I Didn’t Know

stroller boys

 

 

You have me still

You have me

You have me

You have my heart completely.

            – Gungor

Jesse was sick last night.  It was the awful throwing-up-every-half-hour kind of sickness.  He cried because his stomach hurt so badly and he hated the vomiting.  Sweet child.  I kept thinking back to when he had RSV as a baby and how helpless I felt and how scared I was for him , but then also feeling like I am so dang lucky because these kids have been so healthy overall.  I am deeply thankful for that.  Please keep them safe, dear Lord…all of them, not just mine.

A power ranger sits on my desk.  It was probably Jesse who left it here the last time he played games on my office computer. I hardly pay any attention anymore to the toys left scattered around my church and my home, they have become the background of my life.

I remember visiting a friend with two young children before I had any of my own and I was startled by the assault to my senses while I was there – the house was rarely quiet, there was the faint smell of diapers always drifting through the air, and I was dismayed at the inconveniences: of having to pluck toys out of the bathtub before I could take a shower, of needing to wait for my friend to breastfeed her youngest before we could take off and go shopping and exploring, of how the needs of her children were so obviously greater than her need to visit with me and catch up on the things that we used to spend hours discussing.  Her world had shifted and I knew she was very content with those shifts.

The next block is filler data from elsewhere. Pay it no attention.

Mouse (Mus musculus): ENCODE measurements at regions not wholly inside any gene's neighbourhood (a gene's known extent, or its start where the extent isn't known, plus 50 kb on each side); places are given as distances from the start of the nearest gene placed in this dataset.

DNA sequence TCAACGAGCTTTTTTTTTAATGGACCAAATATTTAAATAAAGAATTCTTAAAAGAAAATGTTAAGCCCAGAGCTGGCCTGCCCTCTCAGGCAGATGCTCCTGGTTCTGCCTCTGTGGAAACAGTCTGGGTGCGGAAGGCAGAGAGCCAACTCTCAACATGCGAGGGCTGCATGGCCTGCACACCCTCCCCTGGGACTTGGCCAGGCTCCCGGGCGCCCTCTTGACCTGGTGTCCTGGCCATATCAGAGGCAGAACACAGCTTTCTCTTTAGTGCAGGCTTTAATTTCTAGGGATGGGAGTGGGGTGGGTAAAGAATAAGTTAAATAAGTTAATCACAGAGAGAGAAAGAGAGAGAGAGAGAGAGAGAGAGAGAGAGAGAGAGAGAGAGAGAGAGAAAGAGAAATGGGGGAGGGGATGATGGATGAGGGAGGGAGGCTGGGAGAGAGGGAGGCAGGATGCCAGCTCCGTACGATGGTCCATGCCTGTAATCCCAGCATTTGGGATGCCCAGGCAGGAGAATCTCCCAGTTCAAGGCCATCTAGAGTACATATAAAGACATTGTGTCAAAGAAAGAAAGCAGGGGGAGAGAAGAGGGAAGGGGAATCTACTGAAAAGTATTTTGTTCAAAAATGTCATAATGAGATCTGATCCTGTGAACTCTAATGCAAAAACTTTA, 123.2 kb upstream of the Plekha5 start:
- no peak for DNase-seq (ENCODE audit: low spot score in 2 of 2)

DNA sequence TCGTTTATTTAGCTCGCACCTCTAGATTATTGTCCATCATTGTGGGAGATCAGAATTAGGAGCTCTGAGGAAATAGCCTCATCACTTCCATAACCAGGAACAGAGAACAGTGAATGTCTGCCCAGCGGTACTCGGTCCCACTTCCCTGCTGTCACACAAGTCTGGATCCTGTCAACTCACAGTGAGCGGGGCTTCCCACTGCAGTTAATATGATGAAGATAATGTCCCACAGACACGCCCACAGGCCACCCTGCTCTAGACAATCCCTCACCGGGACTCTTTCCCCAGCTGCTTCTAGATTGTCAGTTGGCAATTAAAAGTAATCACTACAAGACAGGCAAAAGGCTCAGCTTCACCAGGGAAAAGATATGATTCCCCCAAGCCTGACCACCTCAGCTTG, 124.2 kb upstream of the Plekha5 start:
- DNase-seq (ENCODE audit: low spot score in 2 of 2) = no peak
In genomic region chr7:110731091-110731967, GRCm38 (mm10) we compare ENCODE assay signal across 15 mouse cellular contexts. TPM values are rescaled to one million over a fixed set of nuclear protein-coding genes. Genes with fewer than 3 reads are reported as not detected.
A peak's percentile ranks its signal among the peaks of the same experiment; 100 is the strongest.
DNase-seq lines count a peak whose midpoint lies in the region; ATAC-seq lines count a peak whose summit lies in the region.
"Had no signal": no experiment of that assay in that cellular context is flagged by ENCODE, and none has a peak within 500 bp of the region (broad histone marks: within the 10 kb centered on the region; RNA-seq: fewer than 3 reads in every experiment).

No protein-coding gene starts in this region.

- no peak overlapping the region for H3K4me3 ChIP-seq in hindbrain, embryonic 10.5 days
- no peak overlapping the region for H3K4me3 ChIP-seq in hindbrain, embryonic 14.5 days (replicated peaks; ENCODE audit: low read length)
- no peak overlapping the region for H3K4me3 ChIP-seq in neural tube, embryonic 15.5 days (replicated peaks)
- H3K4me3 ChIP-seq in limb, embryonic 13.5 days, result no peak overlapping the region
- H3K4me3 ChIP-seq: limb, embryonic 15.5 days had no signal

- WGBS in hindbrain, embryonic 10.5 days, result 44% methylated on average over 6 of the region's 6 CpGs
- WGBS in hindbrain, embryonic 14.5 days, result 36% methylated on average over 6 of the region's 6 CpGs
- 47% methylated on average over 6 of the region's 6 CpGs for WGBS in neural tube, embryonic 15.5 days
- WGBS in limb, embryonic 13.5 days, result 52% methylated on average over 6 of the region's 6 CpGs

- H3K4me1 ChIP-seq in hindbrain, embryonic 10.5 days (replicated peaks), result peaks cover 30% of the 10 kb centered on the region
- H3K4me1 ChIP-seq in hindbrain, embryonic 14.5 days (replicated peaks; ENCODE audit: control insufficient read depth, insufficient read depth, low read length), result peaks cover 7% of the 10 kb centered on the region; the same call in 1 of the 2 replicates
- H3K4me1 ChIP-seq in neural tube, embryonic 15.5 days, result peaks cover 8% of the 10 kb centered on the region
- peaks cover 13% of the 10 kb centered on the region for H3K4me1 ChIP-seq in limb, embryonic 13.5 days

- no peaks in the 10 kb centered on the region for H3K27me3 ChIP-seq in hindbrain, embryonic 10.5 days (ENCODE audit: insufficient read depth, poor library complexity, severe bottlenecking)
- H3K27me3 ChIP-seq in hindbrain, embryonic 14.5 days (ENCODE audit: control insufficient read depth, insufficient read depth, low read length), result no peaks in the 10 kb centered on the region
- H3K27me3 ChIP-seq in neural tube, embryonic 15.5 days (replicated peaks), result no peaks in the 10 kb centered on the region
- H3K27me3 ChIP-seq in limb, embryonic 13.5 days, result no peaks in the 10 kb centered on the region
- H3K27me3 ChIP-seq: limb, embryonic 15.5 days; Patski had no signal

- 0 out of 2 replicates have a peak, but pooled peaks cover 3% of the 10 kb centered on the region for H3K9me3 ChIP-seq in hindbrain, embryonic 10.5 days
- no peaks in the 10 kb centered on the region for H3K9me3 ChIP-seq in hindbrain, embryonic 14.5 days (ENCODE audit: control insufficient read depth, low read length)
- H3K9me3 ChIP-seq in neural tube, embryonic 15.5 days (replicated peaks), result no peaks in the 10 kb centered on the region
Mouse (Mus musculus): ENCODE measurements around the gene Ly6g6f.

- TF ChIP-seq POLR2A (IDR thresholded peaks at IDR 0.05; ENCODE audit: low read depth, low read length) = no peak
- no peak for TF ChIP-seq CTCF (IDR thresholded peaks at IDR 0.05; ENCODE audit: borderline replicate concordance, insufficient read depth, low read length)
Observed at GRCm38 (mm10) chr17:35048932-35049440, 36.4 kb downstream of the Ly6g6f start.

I couldn’t imagine wanting any of those changes.  I loved my quiet house and life.  I loved my little challenges I gave myself – training for a marathon, writing some articles, working on my Doctor of Ministry degree.  I liked things in my time and I had a sense that children would blow up the world as I knew it.

Of course, they have.  Entirely.

I read an article recently that a mother carries cells of her children within her forever and also cells of the mother who gave birth to her.  There’s something so deeply comforting about knowing that physically my dear mother is knit into the fabric of me.  And just as I suspected, there is some very real part of me that is buried with her in the cold Minnesota ground.   No wonder we feel losses so completely.  A part of us is not figuratively dying when a loved one dies, rather a part of us has actually died.

It’s a vast thought…and sad enough to leave me huddled under a blanket in the corner forever.

Until I remember there is a living part of me, still.  And these beautiful sons are here – children I did not expect nor even have the wisdom to wish for very long yet God blessed me in spite of myself.  God saw fit to let me be their mom and to let me understand joy and true love in the best way possible.

I didn’t know, my dear boys, I didn’t know!  I would have been searching for you from the moment I began breathing if I had known how you would cast the world into the loveliest light of all.  I promise you, I live for what is still living – in me and in you.  I do not live for this grief although it covers much of me still.


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